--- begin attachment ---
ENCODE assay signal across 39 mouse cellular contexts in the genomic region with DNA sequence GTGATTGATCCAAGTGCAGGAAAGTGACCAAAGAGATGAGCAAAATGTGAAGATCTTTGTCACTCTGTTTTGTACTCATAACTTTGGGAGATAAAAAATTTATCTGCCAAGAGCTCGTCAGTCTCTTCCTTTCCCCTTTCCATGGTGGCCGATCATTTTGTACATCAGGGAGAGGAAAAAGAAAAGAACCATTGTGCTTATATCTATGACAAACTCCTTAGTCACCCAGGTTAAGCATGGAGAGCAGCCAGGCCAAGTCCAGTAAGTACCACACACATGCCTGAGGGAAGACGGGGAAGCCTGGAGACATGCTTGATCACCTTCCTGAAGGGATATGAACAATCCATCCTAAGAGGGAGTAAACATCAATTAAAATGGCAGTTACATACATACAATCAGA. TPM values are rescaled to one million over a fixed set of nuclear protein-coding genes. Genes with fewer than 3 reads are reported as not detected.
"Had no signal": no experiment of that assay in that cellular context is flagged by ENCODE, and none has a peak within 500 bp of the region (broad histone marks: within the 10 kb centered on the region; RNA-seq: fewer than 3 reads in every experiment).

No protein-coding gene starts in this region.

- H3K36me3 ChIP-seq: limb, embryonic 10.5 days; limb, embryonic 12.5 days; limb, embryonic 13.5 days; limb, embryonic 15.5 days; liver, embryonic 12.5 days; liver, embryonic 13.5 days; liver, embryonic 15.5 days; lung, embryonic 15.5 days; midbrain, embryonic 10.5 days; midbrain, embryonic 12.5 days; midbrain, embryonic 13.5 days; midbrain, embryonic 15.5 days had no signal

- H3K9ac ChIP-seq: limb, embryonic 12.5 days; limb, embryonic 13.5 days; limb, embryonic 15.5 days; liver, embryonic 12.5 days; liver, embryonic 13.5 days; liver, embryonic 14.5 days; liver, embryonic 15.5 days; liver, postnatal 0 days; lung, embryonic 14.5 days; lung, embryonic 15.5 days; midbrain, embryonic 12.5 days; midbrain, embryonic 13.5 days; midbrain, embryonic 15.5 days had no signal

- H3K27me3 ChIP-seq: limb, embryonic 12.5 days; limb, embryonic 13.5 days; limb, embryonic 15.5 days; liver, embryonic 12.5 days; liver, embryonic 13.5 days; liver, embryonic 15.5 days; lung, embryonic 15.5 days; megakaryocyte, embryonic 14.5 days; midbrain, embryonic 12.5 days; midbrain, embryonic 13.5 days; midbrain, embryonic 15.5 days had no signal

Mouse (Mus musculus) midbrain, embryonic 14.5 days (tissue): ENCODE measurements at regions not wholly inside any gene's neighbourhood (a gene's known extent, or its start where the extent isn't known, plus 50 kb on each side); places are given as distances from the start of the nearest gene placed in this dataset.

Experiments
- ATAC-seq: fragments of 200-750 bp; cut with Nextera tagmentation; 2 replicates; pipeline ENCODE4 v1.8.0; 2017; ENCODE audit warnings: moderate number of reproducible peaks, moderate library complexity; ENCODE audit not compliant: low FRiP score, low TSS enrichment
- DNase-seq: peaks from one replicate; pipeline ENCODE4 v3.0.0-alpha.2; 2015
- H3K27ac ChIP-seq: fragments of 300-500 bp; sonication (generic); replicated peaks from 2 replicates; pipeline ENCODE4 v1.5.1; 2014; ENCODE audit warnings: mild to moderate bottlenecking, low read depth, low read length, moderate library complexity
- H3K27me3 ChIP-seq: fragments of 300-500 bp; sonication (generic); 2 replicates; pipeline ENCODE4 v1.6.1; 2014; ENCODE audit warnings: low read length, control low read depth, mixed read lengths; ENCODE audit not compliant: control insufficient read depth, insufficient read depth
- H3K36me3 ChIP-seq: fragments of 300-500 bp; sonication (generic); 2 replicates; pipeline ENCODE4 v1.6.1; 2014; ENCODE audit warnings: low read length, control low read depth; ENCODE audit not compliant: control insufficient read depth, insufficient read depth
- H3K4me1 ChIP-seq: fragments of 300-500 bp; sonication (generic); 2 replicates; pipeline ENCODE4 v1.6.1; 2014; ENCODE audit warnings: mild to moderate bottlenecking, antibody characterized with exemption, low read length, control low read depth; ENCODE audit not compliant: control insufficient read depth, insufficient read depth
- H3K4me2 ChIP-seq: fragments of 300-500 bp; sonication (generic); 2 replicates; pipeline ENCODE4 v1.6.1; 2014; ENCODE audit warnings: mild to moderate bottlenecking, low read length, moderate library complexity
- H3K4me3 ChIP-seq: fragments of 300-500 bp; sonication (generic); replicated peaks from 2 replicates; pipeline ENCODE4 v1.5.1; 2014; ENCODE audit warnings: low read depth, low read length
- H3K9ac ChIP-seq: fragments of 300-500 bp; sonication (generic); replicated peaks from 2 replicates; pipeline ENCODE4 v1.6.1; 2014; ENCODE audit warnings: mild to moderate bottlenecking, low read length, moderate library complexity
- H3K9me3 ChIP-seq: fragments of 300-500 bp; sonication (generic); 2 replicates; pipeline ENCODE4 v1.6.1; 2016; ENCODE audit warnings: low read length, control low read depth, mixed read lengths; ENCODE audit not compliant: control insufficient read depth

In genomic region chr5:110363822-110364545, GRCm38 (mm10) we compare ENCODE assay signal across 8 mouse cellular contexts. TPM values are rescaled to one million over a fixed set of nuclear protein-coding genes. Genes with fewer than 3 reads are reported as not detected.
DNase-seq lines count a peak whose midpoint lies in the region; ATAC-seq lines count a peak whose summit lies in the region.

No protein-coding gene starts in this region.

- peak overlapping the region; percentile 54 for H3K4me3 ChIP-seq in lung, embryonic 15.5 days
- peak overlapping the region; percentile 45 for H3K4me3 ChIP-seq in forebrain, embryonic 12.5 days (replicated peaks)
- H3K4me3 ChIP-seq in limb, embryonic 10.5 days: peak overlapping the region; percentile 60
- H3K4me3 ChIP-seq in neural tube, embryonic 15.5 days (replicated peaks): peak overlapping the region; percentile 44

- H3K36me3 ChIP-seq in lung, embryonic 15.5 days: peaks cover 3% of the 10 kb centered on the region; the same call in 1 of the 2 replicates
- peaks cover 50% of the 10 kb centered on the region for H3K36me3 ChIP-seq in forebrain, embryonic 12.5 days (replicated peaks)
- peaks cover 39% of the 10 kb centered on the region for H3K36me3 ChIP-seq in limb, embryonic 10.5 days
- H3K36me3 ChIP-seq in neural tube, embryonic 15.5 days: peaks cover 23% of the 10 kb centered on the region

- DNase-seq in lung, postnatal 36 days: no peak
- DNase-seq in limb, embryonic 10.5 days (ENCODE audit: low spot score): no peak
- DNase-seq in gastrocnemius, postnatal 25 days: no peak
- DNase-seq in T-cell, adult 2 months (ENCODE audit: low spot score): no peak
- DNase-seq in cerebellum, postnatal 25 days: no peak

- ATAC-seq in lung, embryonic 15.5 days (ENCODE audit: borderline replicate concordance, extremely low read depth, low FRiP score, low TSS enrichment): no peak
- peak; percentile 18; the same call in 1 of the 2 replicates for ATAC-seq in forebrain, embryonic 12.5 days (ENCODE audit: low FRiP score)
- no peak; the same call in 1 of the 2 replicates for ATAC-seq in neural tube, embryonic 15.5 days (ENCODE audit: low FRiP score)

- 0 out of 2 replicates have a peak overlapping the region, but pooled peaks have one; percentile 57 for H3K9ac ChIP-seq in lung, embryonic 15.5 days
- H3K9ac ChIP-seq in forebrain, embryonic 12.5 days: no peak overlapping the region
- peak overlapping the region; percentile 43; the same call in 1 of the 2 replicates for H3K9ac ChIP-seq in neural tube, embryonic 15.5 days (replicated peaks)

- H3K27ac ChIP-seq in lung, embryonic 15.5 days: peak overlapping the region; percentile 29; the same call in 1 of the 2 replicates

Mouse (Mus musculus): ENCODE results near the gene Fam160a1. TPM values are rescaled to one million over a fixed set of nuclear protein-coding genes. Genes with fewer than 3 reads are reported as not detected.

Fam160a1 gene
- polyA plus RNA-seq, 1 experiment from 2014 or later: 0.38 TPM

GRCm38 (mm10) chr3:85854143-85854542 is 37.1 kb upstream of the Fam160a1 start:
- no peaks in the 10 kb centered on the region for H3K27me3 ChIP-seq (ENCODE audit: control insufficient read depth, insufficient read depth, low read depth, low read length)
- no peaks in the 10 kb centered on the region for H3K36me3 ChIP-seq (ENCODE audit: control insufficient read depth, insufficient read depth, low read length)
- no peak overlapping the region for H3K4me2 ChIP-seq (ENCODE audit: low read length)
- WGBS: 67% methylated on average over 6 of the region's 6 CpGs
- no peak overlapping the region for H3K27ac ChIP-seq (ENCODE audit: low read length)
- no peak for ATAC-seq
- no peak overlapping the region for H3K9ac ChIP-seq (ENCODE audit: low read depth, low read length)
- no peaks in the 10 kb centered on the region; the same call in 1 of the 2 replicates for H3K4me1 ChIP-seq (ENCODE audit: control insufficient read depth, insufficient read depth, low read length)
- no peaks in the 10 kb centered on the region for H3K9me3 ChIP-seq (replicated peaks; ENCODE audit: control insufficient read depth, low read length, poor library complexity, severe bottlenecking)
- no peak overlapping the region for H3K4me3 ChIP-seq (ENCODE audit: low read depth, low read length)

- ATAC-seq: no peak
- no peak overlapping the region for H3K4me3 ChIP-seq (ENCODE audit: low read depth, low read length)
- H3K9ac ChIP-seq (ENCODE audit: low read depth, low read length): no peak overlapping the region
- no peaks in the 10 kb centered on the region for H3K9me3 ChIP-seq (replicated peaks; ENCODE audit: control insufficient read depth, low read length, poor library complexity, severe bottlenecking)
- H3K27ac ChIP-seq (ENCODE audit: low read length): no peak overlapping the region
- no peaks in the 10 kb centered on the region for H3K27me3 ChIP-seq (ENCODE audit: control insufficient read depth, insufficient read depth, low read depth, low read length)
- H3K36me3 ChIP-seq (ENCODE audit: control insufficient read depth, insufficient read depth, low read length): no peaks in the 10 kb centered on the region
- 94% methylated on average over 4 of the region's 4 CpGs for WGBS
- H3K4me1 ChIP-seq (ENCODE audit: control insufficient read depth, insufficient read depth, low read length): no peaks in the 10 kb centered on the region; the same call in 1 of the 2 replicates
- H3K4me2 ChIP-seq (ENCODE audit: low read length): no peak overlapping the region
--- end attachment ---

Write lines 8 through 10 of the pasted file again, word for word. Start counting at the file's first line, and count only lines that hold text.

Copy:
Experiments
- ATAC-seq: fragments of 200-750 bp; cut with Nextera tagmentation; 2 replicates; pipeline ENCODE4 v1.8.0; 2017; ENCODE audit warnings: moderate number of reproducible peaks, moderate library complexity; ENCODE audit not compliant: low FRiP score, low TSS enrichment
- DNase-seq: peaks from one replicate; pipeline ENCODE4 v3.0.0-alpha.2; 2015